All eyes are on Boeing this morning as the aerospace giant reports its fourth-quarter and full-year earnings and, perhaps, comments on its progress in identifying and fixing the problems that have grounded all 50 copies of its marquee product, the 787 Dreamliner.
The company reported revenue for the period of $22.3 billion, and $81.7 billion for the full year. Both were record highs for the company. Profit for the year: $3.9 billion.
But looking ahead, the specter of those grounded Dreamliners loomed large. Boeing’s Chairman, President and Chief Executive Officer Jim McNerney didn’t mince words: “Our first order of business for 2013 is to resolve the battery issue on the 787 and return the airplanes safely to service with our customers.”
Boeing better hope that resolution is achieved sooner rather than later. Of the company’s scheduled 2013 aircraft deliveries, more than 60 are Dreamliners.
So, where do things stand with the investigations currently underway by U.S. and Japanese safety agencies?
In a good news-bad news development, the lithium-ion batteries involved in at least one Dreamliner incident have been examined microscopically and found to be sound. That suggests that the culprit is lurking somewhere in the complicated upstream systems that monitor, control, and charge the batteries. It also means there’s no quick fix for the problem.
Meanwhile, adding to the P.R. pressure to put the matter to rest, Boeing’s sourcing practices have come under scrutiny. In particular, an article in the New York Times suggested that Boeing’s choice of Japanese subcontractors, including battery-maker GS Yuasa, was part of a deal with Japanese bureaucrats that guaranteed Boeing products would be favored by the country’s two largest carriers, All Nippon and Japan Airlines.
Such deals are considered anti-competitive and are illegal in the U.S. and much of the rest of the developed world, but remain pervasive in Japan.
The ever-growing list of 787-related incidents and regulatory responses now includes the following:
- On January 16, the FAA ordered all U.S. Dreamliners gounded until the safety issued could be sorted out. The move prompted a worldwide grounding.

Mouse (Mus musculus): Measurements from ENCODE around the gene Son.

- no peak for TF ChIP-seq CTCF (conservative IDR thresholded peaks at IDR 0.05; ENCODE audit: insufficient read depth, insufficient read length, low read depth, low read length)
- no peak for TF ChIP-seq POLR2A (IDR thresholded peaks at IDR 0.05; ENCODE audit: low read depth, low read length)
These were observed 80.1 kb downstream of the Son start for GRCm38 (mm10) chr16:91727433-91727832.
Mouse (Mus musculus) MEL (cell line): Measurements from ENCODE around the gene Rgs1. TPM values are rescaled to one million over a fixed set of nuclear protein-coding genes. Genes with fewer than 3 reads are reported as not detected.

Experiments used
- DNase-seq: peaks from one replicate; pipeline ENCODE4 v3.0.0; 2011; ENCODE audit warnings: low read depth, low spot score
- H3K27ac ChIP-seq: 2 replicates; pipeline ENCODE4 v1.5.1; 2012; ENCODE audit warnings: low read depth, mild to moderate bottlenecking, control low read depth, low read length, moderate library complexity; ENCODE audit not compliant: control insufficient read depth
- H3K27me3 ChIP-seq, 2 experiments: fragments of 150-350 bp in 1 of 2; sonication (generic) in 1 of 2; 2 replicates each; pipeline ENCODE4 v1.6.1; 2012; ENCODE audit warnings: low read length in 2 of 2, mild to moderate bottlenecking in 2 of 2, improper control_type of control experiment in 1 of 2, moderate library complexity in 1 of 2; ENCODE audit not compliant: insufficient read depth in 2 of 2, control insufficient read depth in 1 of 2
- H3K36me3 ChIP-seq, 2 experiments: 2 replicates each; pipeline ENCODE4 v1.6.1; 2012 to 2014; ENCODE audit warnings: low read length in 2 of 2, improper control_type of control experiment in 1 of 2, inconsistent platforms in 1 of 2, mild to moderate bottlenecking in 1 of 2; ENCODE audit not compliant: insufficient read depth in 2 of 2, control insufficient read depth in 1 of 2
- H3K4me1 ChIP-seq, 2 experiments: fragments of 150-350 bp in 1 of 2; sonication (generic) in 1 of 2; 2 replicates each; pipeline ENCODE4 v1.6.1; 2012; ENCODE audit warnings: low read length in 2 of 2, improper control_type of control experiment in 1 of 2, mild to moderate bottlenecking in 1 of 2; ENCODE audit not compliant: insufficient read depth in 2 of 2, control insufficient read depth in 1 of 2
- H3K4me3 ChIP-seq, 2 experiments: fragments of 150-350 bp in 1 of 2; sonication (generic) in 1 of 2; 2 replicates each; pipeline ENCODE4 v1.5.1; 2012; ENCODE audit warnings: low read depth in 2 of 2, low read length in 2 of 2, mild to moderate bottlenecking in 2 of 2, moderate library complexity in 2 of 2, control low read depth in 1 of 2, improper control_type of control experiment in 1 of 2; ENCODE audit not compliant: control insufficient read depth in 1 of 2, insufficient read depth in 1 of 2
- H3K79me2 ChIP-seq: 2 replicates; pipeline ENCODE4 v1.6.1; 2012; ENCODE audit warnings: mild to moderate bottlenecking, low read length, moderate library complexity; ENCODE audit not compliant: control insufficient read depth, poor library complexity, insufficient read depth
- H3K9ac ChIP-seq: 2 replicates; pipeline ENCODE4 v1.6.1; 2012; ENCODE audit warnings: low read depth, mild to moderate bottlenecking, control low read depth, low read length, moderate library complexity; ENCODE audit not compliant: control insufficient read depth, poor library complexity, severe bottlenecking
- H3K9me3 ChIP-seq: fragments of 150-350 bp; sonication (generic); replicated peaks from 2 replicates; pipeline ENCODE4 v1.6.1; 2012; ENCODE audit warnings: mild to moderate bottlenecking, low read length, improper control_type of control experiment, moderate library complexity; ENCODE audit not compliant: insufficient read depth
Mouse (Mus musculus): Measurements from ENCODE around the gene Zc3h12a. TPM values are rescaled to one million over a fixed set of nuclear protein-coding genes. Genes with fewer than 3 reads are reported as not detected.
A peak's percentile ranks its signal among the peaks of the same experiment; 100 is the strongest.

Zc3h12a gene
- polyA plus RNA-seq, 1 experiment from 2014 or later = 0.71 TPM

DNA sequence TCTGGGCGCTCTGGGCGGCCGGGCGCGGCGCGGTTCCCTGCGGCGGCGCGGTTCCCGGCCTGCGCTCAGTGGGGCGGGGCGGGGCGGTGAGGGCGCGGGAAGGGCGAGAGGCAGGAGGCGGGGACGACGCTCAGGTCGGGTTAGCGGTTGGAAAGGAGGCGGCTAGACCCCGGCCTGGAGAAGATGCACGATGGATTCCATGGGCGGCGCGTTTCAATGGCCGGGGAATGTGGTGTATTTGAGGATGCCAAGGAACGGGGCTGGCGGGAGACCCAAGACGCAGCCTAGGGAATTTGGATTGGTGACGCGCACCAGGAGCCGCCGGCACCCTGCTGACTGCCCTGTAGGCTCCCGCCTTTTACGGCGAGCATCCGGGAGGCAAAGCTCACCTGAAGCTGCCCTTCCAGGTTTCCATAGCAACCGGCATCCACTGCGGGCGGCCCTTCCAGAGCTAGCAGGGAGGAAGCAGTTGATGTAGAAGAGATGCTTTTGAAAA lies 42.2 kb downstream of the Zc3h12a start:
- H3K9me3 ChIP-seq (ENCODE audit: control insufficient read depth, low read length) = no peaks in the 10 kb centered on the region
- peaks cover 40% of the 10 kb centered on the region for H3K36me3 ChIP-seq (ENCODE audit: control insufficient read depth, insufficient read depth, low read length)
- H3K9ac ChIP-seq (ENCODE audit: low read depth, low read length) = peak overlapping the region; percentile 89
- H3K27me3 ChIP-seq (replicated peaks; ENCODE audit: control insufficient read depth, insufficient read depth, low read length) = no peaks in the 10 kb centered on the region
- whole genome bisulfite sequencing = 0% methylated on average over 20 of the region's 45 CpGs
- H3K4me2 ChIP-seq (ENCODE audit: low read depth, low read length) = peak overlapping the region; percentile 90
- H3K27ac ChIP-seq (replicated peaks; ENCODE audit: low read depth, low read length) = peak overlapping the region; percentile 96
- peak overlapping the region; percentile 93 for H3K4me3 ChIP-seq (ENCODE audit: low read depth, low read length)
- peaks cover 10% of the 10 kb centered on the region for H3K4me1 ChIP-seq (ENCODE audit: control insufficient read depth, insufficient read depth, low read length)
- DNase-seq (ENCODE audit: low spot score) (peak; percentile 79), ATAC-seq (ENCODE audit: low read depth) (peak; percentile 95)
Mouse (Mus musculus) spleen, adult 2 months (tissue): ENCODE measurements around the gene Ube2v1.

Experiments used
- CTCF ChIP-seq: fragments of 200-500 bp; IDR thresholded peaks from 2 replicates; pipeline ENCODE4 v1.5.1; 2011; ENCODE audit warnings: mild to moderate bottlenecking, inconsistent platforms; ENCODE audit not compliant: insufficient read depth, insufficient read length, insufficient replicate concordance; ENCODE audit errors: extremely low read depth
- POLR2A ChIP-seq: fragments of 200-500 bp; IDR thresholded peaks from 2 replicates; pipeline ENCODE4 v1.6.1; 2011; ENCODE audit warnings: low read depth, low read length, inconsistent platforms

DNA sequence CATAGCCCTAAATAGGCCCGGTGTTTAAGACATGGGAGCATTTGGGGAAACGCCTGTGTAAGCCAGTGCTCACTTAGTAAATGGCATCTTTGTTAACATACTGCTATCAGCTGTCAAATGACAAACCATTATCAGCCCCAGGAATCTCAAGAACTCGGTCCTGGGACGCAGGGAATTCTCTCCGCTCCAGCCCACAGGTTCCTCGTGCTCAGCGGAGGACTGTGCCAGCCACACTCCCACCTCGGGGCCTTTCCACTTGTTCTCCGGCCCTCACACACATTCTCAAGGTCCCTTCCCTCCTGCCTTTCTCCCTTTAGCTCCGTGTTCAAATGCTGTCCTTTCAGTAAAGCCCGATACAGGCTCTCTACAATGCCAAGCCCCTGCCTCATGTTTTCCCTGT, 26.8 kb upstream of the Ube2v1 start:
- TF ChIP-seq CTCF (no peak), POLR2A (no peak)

- On January 15, All Nippon Airways and Japan Airlines suspended all 787 flights following a battery malfunction that resulted in an emergency landing.
- At least partly in response to the service suspensions by Japanese carriers, Qatar Airways cancelled a scheduled 787 flight from London to Doha.
- On January 13, a fuel leak was discovered on a Japan Airlines 787 at Tokyo’s Narita Airport.
- On January 11, the FAA announced that it would subject the 787 Dreamliner to an unusual post-launch “review.”
- On January 7, a fire broke out on a Japan Airlines 787 in Boston.
- A fire similar to the one in Boston had been reported during the 787’s testing phase in 2010.
- In December, an electrical malfunction forced a United Airlines 787 to make an emergency landing.
- Later that same month, United reported that the same issue had been discovered on a second Dreamliner.
- Also in December, Qatar Airlines grounded one of its 787s because of electrical issues.
- On December 5, the FAA ordered inspections of potential fuel-line leaks on all 787s.
About the 787 Dreamliner
The Dreamliner is Boeing’s most advanced airliner, featuring such cutting-edge technology as lithium-ion batteries and a composite-plastic body.
The first 787 was received by ANA in September 2011, and since then 50 787s have been delivered to eight airline customers, including United.
As of last month, the company had taken orders for 844 Dreamliners, and Boeing hopes to sell as many as 5,000 during the lifetime of the plane.
Reader Reality Check
Are the 787’s problems of concern to you? Would you fly on one anyway?
This article originally appeared on FrequentFlier.com.